Security and privacy are widely identified as major concerns for the Internet of Things (IoT), but few people discuss them in any detail.
An exception is Jim Hunter, chief scientist and technology evangelist at Greenwaves Systems, a provider of IoT software and services. Holding several IoT-related patents and a co-chair on the Internet of Things Consortium, he works regularly with the security and privacy concerns that are often acknowledged only in passing.
While security and privacy are often discussed in the same breath, Hunter views them as at least partly separate. According to Hunter, security concerns center on how software and hardware are designed. Too often, security is an afterthought -- or as Hunter puts it, "it's not baked into the product, but is instead sprinkled on top.”
By contrast, he says privacy problems exist "because of the 'I' in Iot. "When I put information into my web browser, it brings value to someone else -- this is the way that the Internet runs and the agreement we have with it. By keeping 'Internet' in front of 'Internet of Things, we're enabling companies to think things will continue to work in the same way. Companies are taking your information to the cloud and then using it to make their product(s) better or selling it to other people. The mentality that your data doesn't have value is where the problem exists."
Both security and privacy problems could have been foreseen, Hunter continues -- and in some larger companies, they were. But smaller companies often overlook them. "The industry itself hasn't really been educated to the importance of security," he says, although he adds that "the tide is turning," partly because of platforms that offer secure infrastructure, such as Parse on Facebook and Fabric on Twitter.
IoT security has "massive" problems, Hunter says. Perhaps not surprisingly, given that Hunter oversees the AXON Platform, which provides a common language for IoT communication, he sees the core of the problem as communication between protocols and resources.
As in cloud computing, it involves such Internet issues as "the control over where the device is originating -- you have servers and computers communicating in the same language (IP) and you have all these standards for sending messages back and forth (encrypting packages, and http)." In addition, with IoT, before the Internet even becomes involved, "you have mesh technologies, radio technologies, all kinds of other languages."
Such a situation can make consistent security in IoT almost impossible. As Hunter observes, one of the worst cases in cloud or Internet computing is the rogue operator -- "anybody who is behind a trust, protector [security] barrier who elects to do bad things." In Iot devices, the barrier may be partly or completely missing, with the result that, "every device that is dropped into a home could potentially be a rogue operator, listening to all of the other traffic and sending it elsewhere or maliciously affecting the flow of traffic."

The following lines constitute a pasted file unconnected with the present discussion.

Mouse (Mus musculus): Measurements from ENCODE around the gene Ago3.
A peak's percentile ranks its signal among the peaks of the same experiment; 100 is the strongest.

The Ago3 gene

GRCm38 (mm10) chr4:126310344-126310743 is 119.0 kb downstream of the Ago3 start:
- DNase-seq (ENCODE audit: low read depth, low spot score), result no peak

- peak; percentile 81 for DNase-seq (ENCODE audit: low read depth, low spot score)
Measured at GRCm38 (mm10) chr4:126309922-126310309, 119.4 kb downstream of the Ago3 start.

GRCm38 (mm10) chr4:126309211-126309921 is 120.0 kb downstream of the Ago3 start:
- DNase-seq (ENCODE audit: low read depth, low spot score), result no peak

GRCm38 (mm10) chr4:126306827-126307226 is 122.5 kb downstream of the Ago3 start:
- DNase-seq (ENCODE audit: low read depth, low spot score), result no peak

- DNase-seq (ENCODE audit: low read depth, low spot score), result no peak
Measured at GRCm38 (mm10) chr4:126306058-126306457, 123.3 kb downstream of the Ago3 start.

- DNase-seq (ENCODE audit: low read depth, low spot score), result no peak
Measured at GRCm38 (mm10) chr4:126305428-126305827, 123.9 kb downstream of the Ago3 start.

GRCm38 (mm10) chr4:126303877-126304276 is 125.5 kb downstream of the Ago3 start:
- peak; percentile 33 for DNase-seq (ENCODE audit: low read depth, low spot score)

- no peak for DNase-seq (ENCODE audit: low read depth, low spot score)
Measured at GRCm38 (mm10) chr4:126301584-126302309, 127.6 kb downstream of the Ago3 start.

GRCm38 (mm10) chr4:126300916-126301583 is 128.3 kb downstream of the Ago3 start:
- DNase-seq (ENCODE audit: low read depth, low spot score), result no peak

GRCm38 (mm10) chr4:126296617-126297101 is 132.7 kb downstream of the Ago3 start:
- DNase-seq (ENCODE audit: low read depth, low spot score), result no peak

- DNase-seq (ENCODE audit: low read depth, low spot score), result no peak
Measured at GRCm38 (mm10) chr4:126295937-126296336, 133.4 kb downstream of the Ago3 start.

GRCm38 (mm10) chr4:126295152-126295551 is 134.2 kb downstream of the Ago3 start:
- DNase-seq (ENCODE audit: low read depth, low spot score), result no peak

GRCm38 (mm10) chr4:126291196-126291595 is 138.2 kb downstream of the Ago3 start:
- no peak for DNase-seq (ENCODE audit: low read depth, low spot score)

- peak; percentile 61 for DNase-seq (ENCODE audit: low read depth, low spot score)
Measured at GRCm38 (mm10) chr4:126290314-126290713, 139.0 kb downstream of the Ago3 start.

By contrast, Hunter regards privacy as either an ethics question about who has rights to the data or a business transaction question about what value a consumer gets in exchange for the data."
Until such questions are answered, questions of implementation, such as what information IoT devices should collect, cannot be meaningfully answered. For example, if privacy is an ethical issue, the question of what information IoT devices should collect depends on what consumers are comfortable with. "One of the most ethical ways [to decide]," Hunter says, "is through an agreement --'you will share this, and in exchange get something of value.'"
If, however, the question is answered in terms of a financial transaction, then the answer becomes what Hunter describes as a data pixel problem -- that is, one in which, like an image in .png or .jpeg format, individual pieces of data carry little meaning. Yet, when combined with other individual pieces, form a far more significant picture. Since individuals rarely see the whole picture, in such cases, an informed decision of what information to share is much more difficult. For instance, the fact that you were late paying a credit card one month might seem inconsequential by itself, yet it might be combined with other times when you were also late to create a picture of you as irresponsible with credit.
IoT security and privacy issues, in the abstract, are little different from those on the Internet or in the cloud. The difficulty is that they potentially occur with every smart device, and solutions need to strike a balance between security and privacy on the one hand, and usability on the other become that much more complex.
For example, Hunter says, "if [a smart device] is super-secure and challenges me for a password every time I try to do something, there's a conflict there. Usability vs. security needs to trade off -- there is always a balance between being usable and secure, and you have to find the right mix."
Organizations like the Internet of Things Consortium do their best to educate people about such issues, but, at a time when many struggle with the idea of secure passwords, informing everyone is obviously an uphill battle.
A large part of the difficulty," Hunter suggests, "is that we haven’t fully established the value of data. As the value of data comes more into view and the data pixels and ownership of the data becomes more of a thing, I think that is going to become a bigger issue." And even when such questions are resolved, others lie in wait, such as the degree of complicity a manufacturer should have when its lack of security enables a criminal act. Clearly, the conversation about IoT security and privacy is still at an early stage, even as the size of the IoT increases.